2014 WOR Day 2: How Can We learn From the Past?

Category: 
Week of Remembrance
Page Last Modified / Reviewed: 
Jun 2020

Ribbon symbol for WOR next to Wildland Fire Lessons Learned logo.Week of Remembrance June 30-July 6, 2014

Accident Reports – Go Read Some by Travis Dotson, Wildland Fire Lessons Learned Center

 

Why Read a Report? The whole idea of reading a report is to put yourself in the shoes of the decision makers and gain some insight and operational “slides” to deposit in your bank of experience. Right? OK, so this may not be the case for everyone. But the majority of the reports are written with the idea that someone will learn from knowing the details of the event. Does that happen? Are we learning?

I came up in a fire culture that taught me to read incident reports and then sit around saying: “What were they thinking?” “They screwed up,” and “I would never get caught in that situation.” Did I learn anything from those “not me” sessions? Or, did I just convince myself that I was not in any danger because “I know better”? Monday morning quarterback perhaps? (The academic term is “hindsight bias.” Look it up.)

So the question remains: Why read a report? How do we learn from it? In this instance, learning consists of changing your behavior. Read a report, go to a fire, operate differently because you read a report. Is that real? I don’t know. But I think it’s possible.

Think About It! I’ve read a lot of “Hit by Tree” reports. I’m terrified of getting smashed by a tree (or someone else getting smashed on my watch). But has my behavior changed? It never did until I consciously said to myself: “This could be me. What am I going to do differently?”

I now put much more thought into the exposure involved in what I ask others to do.

Do I hold myself to that same standard? I do when I inquire of myself: “Would I ask someone else to do this?” I didn’t always think this way.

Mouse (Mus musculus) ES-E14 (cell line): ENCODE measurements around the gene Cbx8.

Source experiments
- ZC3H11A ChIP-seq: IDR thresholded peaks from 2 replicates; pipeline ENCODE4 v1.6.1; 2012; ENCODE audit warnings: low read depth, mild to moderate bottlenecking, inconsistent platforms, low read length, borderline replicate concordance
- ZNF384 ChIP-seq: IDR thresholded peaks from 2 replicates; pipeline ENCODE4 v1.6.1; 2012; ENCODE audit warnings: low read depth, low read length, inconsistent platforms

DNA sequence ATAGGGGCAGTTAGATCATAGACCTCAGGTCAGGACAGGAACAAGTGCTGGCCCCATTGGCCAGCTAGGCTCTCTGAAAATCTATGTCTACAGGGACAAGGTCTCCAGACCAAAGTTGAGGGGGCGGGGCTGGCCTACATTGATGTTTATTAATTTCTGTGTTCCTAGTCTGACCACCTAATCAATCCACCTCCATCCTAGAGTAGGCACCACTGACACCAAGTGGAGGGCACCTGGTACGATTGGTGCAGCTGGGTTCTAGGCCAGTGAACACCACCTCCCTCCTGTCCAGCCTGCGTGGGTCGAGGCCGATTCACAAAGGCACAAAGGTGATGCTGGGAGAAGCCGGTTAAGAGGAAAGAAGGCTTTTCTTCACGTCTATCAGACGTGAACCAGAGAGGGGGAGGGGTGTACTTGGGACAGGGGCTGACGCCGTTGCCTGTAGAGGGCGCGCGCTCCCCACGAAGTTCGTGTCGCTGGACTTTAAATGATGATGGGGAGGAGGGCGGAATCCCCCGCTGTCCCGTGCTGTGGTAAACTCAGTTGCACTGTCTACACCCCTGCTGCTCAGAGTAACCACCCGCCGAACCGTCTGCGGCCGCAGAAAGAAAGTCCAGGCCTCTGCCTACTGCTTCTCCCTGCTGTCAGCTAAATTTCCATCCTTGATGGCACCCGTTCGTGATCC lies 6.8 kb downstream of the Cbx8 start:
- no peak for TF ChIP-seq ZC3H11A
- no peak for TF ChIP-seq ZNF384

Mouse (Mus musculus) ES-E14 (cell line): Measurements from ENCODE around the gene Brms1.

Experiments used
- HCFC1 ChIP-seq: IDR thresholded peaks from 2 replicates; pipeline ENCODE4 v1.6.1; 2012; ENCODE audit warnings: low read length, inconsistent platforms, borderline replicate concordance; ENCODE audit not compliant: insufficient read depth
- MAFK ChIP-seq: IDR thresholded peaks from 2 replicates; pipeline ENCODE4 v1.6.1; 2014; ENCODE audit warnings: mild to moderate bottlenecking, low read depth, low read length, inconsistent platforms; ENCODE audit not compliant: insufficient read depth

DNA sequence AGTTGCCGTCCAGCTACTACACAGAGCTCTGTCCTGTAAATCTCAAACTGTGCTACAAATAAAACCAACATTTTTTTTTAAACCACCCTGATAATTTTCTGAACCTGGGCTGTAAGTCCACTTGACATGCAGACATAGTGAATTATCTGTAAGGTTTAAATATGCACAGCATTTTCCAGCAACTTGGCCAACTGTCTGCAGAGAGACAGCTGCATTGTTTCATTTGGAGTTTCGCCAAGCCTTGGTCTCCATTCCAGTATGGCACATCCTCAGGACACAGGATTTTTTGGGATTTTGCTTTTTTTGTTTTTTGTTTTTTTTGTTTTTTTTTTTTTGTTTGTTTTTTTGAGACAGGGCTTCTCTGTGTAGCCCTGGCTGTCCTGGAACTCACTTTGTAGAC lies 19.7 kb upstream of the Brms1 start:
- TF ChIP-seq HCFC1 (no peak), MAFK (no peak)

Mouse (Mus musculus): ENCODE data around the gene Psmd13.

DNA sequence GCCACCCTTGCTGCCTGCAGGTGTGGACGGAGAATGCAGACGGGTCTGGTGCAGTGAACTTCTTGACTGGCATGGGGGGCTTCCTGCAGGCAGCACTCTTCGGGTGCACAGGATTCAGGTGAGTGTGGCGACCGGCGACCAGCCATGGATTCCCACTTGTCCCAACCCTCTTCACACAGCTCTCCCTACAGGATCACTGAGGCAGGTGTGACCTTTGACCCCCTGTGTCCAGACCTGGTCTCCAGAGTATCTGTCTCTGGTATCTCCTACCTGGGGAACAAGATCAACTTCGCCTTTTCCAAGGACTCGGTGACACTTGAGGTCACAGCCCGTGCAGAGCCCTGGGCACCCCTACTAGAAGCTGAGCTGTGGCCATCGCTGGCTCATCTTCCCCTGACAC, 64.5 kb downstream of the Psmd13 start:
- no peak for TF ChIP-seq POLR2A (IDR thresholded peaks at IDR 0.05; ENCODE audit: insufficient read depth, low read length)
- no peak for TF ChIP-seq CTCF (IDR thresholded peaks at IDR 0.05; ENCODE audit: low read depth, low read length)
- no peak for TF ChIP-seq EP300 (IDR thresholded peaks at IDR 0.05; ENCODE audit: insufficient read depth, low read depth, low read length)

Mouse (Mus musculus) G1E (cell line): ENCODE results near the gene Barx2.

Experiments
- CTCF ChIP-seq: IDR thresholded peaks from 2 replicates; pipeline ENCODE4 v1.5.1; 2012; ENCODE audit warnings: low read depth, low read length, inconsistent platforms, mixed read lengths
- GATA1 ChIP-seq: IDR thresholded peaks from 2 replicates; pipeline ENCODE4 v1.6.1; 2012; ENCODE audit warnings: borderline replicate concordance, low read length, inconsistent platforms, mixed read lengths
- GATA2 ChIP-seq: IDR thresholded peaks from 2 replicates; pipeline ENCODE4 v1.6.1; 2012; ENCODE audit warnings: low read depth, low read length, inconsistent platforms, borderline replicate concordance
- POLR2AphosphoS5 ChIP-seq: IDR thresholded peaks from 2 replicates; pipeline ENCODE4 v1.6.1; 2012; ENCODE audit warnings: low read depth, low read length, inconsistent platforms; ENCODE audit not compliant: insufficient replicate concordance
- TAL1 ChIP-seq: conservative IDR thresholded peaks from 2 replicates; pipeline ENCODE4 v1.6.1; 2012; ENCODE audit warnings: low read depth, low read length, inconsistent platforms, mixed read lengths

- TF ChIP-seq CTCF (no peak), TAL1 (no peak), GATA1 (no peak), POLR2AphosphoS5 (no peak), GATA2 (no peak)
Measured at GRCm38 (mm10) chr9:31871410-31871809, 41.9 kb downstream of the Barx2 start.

I’m still not “out of the woods” (HA!) on this one. I still might get smashed by a tree, but I’d like to think I will expose myself and others to that potential a whole lot less—and mitigate what I can when I am exposed. Think about it!

So, read some of these reports. Be aware of the existence of hindsight bias. Consciously think about whether or not you are learning anything (will you change behavior?). I’m just throwing it out there. Dig on tool swingers (and look up every now and then).

This article was originally published by the Wildland Fire Lessons Learned Center 2011Summer edition of Two More Chains. All editions of this publication can be found at: http://www.wildfirelessons.net/resources/twomorechains.

 

 

Additional Resources

Incident Management Situation Report (IMSR)
Incident Response Pocket Guide (IRPG), PMS 461
NWCG Standards for Helicopter Operations, PMS 510
RT-130, Wildland Fire Safety Training Annual Refresher (WFSTAR)
Interagency Standards for Fire and Fire Aviation Operations (Red Book)
Wildland Fire Lessons Learned Center

Have an idea? Have feedback? Share it.

EMAIL | Facebook | URL: https://www.nwcg.gov/committees/6-Minutes-for-safety
MAIL: 6 Minutes for Safety Subcommittee • 3833 S. Development Ave • Boise, ID 83705 | FAX: 208-387-5378